GRANTS FOR ARTS PROJECTS: Arts Education Collective Impact Grants
The following information relates to the Grants for Arts Projects: Arts Education Collective Impact project type. Read the full guidelines.
The NEA’s Collective Impact grants transform schools and communities by providing access and engagement in the arts for all students through collective, systemic approaches. Projects aim to ensure that all students across entire neighborhoods, schools, school districts, and/or states—in communities of all sizes—participate in the arts over time.
Collective Impact grants are higher award amounts for longer-term, large-scale projects that create lasting systems change tailored to community needs, fundamentally altering the ways in which the components and structures of a system behave and interact over time. Projects should have significant potential to be shared and customized in communities across the country.
These projects should embrace the following principles, which may be ongoing and occur at any point during the project:
- Data: Arts education data initiatives are critical to ensuring that all students have opportunities to participate in the arts. Data initiatives provide transparency about young people’s participation in arts education, illustrate the inequities of arts offerings in schools and communities, and inform decision-making. See the following resources for more information: Arts Education Data Toolkit and the NEA’s State Data Infrastructure Project for Arts Education.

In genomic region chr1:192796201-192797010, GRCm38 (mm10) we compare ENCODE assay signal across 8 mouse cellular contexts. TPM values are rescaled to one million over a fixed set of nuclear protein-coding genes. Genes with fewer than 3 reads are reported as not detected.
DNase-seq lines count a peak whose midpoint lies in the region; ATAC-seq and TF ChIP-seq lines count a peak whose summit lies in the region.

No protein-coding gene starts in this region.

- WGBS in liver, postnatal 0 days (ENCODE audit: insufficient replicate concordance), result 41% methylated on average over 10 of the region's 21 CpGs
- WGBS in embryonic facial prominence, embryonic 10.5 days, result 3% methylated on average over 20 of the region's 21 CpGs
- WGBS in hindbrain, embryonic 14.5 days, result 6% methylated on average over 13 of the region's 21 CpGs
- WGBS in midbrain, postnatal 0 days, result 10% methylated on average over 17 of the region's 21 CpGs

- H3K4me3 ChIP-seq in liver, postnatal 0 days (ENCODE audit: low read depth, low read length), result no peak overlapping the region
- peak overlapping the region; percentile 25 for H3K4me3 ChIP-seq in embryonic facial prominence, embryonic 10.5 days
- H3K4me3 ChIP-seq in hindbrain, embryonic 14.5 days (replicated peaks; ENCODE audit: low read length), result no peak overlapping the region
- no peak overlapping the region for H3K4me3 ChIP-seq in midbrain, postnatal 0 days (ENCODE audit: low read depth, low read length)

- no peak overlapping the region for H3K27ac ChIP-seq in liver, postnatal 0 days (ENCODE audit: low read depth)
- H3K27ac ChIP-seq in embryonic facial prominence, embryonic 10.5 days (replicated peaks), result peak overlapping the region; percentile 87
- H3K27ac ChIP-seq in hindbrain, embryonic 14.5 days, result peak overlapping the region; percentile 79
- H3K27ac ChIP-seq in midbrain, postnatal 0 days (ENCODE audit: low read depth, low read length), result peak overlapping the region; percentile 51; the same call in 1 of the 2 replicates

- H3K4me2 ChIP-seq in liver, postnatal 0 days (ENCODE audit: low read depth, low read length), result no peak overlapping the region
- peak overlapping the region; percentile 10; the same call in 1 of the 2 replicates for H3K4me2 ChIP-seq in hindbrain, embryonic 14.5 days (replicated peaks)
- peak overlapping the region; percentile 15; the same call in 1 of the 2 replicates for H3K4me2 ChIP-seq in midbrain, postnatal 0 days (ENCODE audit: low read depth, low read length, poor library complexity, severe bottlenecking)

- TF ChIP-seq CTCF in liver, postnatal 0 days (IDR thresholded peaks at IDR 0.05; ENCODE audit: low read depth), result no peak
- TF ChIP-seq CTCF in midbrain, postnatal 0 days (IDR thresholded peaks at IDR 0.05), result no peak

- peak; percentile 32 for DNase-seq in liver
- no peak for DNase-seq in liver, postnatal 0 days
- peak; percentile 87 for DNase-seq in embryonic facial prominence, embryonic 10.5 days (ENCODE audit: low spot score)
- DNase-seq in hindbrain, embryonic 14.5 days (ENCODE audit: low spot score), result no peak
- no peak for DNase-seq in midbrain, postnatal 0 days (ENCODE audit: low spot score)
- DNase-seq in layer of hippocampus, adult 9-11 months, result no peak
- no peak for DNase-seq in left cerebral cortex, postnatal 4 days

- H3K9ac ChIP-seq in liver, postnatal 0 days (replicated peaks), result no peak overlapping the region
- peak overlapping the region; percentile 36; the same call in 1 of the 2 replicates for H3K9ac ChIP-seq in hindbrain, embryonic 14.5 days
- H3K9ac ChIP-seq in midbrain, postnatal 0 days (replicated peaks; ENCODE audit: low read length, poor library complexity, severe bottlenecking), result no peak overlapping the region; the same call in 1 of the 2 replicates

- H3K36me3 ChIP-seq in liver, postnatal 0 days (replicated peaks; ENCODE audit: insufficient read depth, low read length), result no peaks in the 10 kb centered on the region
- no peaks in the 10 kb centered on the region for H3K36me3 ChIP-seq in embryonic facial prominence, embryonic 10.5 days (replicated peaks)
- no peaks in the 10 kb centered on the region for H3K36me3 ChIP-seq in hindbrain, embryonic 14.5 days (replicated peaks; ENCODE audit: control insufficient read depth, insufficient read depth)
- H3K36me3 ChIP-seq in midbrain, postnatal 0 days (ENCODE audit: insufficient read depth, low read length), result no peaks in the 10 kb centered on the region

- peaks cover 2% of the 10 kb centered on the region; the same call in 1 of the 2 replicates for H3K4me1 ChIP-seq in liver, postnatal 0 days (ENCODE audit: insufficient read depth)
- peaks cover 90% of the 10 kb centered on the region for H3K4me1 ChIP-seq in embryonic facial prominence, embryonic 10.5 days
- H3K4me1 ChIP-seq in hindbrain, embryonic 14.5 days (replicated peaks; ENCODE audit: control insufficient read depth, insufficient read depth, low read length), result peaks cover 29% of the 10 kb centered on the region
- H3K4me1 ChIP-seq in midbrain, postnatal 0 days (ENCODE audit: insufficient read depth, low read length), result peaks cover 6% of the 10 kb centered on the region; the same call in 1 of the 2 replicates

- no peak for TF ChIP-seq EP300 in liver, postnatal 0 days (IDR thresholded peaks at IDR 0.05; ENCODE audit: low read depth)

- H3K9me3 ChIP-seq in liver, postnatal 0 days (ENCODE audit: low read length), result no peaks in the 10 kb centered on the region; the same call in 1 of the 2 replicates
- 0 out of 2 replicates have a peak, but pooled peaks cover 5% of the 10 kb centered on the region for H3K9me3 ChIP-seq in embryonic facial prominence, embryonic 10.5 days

- Partnership: Key partners from different sectors share a long-term commitment to addressing inequities in arts education through systems change and bring their knowledge and skills to unearth the best approaches to ensure a quality arts education for all students. Priority will be given to projects that include a managing partner or group of partners that acts as the coordinating entity, and involve at least three cross-sector organizations, one of which is an arts/cultural organization. Partners may include arts councils, units of state or local government, school systems, funders, businesses, community service organizations, economic development organizations, trade associations, parent/student networks, social service organizations, or institutions of higher education. Partners should authentically represent the populations served and their communities.
- Planning: A logic model and strategic plan present a common vision, goals, coordinated strategies, and benchmarks to evaluate goals for system-wide arts education implementation. This should include a description of each partner's role in achieving the common vision, as well as plans for communication among the partners and sustainability. The planning process should authentically incorporate the voices of the populations served and their communities.
- Shared Measurement: A shared measurement system is an evaluation system that provides agreement on how success will be measured and reported and assesses the progress of each project partner's work towards common outcomes—increasing student participation in arts education and, as appropriate, societal well-being for students.